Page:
School Library Journal
Gr 5 Up-The fascinating story of the construction foreman who survived for 10 years after a 13-pound iron rod shot through his brain. Fleischman relates Gage's "horrible accident" and the subsequent events in the present tense, giving immediacy to the text. He avoids sensationalizing by letting the events themselves carry the impact. The straightforward description of Gage calmly chatting on a porch 30 minutes after the accident, for example, comes across as horrifying and amazing. The author presents scientific background in a conversational style and jumps enthusiastically into such related topics as phrenology, 19th-century medical practices, and the history of microbiology. He shows how Gage's misfortune actually played an intriguing and important role in the development of our knowledge of the brain. The present-tense narrative may cause occasional confusion, since it spans several time periods and dates are not always immediately apparent from the text. Illustrations include historical photographs; one showing the iron bar posed dramatically next to Gage's skull is particularly impressive. Other photos and diagrams help explain the workings of the brain. The work of Gage expert Malcolm Macmillan, cited in the list of resources, seems the likely main source for the quotes and details of Gage's life, but this is not clearly spelled out in the text or appendixes. Like Penny Colman's Corpses, Coffins, and Crypts (Holt, 1997) and James M. Deem's Bodies from the Bog (Houghton, 1998), Phineas Gage brings a scientific viewpoint to a topic that will be delightfully gruesome to many readers.-Steven Engelfried, Beaverton City Library, OR Copyright 2001 Cahners Business Information.
Kirkus Reviews
Gruesome indeed: in 1848, an explosion blew a 13-pound iron rod through railroad worker Gage's head. Not only did he survive, he never even lost consciousness, going on to become a medical marvel and to live almost another dozen years. Was Gage lucky, or just the opposite? Carefully separating fact from legend, Fleischman traces Gage's subsequent travels and subtle but profound personality changes, then lets readers decide. Writing in present tense, which sometimes adds immediacy, other times just comes across as artificial, Fleischman fleshes out the tale with looks at mid-19th-century medicine, the history of brain science, and how modern researchers have reconstructed Gage's accident with high-tech tools. He also adds eye-widening photos of Gage's actual skull (now at Harvard), his life mask, and dramatic rod-through-bone computer images that, as the author writes, will make you wince "whether you're a brain surgeon or a sixth grader." Readers compelled to know more-and that should be just about everyone-will find a helpful, annotated list of print and electronic sources at the end of this riveting (so to speak) study. (index, glossary) (Nonfiction. 11-13)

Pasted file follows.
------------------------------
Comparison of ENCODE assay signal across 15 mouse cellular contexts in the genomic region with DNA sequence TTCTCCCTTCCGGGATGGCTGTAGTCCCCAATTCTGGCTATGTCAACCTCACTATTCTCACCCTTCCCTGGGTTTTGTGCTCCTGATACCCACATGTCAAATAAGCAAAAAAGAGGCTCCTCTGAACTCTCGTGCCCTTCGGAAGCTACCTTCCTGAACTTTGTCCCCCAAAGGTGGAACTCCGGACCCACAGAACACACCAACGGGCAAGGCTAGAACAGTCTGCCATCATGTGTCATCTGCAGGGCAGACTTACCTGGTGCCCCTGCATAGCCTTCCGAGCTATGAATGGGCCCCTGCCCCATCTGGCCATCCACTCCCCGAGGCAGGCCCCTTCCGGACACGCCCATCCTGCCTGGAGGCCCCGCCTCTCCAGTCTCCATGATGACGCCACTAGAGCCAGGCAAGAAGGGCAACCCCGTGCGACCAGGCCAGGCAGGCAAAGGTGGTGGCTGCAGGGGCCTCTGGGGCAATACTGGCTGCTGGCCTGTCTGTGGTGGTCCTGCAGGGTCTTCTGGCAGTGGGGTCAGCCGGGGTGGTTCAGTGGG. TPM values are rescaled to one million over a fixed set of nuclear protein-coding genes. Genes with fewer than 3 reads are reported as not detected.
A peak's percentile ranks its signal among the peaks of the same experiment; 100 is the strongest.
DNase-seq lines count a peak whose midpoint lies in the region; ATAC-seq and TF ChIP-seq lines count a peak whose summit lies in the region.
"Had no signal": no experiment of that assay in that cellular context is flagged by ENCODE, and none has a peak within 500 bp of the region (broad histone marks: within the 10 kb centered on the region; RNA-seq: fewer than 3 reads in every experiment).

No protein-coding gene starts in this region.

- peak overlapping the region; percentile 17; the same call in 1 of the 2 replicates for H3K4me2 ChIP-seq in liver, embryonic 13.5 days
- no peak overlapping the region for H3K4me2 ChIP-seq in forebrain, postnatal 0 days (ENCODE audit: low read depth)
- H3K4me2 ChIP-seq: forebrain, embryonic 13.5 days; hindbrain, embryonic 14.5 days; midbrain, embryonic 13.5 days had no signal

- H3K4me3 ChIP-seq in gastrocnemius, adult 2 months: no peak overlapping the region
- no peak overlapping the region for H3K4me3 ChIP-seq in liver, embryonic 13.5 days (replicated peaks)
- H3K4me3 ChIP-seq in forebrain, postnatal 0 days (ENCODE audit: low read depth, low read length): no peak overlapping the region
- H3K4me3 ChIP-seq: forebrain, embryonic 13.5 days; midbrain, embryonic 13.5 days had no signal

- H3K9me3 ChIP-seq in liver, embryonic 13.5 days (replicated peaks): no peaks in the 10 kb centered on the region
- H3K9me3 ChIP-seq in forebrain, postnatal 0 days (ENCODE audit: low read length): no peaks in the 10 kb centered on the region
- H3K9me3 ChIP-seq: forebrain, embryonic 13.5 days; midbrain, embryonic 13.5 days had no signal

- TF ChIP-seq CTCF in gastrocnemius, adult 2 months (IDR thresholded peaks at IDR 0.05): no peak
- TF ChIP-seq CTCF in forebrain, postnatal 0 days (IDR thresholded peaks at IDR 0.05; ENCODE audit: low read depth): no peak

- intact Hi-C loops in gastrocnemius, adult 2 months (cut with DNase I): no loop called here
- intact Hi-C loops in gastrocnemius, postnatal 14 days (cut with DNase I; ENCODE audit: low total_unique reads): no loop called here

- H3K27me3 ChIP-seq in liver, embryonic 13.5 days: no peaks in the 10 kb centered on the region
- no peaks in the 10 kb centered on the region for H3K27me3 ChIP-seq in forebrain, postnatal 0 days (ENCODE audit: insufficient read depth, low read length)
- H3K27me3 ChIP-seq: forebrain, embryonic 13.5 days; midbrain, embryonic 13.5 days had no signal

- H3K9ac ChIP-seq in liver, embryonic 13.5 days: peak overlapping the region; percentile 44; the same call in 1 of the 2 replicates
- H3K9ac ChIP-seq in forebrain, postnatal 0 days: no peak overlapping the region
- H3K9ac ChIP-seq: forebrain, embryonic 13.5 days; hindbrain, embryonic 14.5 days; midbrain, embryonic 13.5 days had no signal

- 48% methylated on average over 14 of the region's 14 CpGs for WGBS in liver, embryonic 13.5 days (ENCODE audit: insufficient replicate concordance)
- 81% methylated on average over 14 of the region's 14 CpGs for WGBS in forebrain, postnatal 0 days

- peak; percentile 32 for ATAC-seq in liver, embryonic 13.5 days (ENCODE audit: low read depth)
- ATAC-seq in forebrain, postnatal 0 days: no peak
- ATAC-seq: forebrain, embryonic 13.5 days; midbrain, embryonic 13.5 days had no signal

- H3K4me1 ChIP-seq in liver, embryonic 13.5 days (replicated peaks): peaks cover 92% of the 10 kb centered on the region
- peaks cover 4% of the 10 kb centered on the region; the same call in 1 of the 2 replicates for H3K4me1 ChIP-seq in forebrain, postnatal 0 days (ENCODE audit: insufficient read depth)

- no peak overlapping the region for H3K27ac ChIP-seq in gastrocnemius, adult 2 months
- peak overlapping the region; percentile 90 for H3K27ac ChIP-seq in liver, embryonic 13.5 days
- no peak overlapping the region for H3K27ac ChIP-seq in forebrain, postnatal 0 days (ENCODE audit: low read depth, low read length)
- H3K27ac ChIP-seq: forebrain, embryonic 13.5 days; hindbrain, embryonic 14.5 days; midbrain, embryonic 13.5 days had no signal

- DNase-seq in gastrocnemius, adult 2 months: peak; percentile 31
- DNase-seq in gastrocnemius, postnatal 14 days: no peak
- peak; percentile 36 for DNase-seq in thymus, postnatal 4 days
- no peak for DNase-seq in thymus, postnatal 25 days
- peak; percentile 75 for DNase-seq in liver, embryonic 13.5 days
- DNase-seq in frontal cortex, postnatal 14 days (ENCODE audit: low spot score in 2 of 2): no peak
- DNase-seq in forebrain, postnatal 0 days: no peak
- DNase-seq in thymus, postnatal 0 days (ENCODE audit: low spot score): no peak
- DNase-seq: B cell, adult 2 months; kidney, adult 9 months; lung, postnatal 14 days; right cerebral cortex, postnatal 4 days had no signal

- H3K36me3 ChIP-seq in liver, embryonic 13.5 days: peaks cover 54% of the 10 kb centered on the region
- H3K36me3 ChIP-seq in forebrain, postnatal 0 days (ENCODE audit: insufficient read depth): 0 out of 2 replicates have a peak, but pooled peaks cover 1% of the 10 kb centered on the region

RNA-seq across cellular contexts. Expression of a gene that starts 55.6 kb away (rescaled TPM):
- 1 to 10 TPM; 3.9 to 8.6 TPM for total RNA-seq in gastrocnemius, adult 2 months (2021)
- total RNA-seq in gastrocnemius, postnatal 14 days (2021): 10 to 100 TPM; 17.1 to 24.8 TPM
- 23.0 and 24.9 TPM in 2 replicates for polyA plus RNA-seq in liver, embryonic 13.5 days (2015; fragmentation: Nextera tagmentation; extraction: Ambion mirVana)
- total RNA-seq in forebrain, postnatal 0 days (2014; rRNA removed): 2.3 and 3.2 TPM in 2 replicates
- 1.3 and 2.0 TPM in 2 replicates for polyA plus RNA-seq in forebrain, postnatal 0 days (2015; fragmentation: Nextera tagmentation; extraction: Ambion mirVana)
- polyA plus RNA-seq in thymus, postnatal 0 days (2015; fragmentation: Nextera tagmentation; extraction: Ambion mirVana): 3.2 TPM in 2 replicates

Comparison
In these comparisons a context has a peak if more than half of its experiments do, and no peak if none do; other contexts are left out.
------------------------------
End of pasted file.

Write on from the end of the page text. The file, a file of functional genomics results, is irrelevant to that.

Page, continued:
From the Publisher

"Carefully separating fact from legend, Fleischman traces Gage's subsequent travels and subtle but profound personality changes." Kirkus Reviews, Starred

"Phineas Gage brings a scientific viewpoint to a topic that will be delightfully gruesome to many readers." School Library Journal

"The riveting topic will draw all kinds of readers, and they'll be fascinated even as they're educated." The Bulletin of the Center for Children's Books

"Fleischman's bold, present-tense writing draws the reader into the story from the first sentence." Horn Book

"Fleischman is a fine science writer, and he has organized his book adroitly." Riverbank Review

"Science writer Fleischman uses a clipped, engaging expository style to tell this incredible story." Publishers Weekly

Product Details

ISBN-13:
9780618494781
Publisher:
Houghton Mifflin Harcourt
Publication date:
11/28/2004
Edition description:
Reprint
Pages:
96
Sales rank:
89,574
Product dimensions:
7.50(w) x 9.00(h) x 0.32(d)
Lexile:
1030L (what's this?)
Age Range:
9 - 11 Years

What People are saying about this

From the Publisher
"Carefully separating fact from legend, Fleischman traces Gage's subsequent travels and subtle but profound personality changes." Kirkus Reviews, Starred

"Phineas Gage brings a scientific viewpoint to a topic that will be delightfully gruesome to many readers." School Library Journal

"The riveting topic will draw all kinds of readers, and they'll be fascinated even as they're educated." The Bulletin of the Center for Children's Books

"Fleischman's bold, present-tense writing draws the reader into the story from the first sentence." Horn Book

"Fleischman is a fine science writer, and he has organized his book adroitly." Riverbank Review

"Science writer Fleischman uses a clipped, engaging expository style to tell this incredible story." Publishers Weekly

Meet the Author


John Fleischman uses his brain as a science writer with the American Society for Cell Biology and as a freelance writer for various magazines, including Discover, Muse, and Air & Space Smithsonian. He has been a science writer at the Harvard Medical School and a senior editor with Yankee and Ohio magazines. He lives in Ohio with his wife and a greyhound named Psyche.

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Phineas Gage 4.2 out of 5 based on 1 ratings. 25 reviews.
Anonymous More than 1 year ago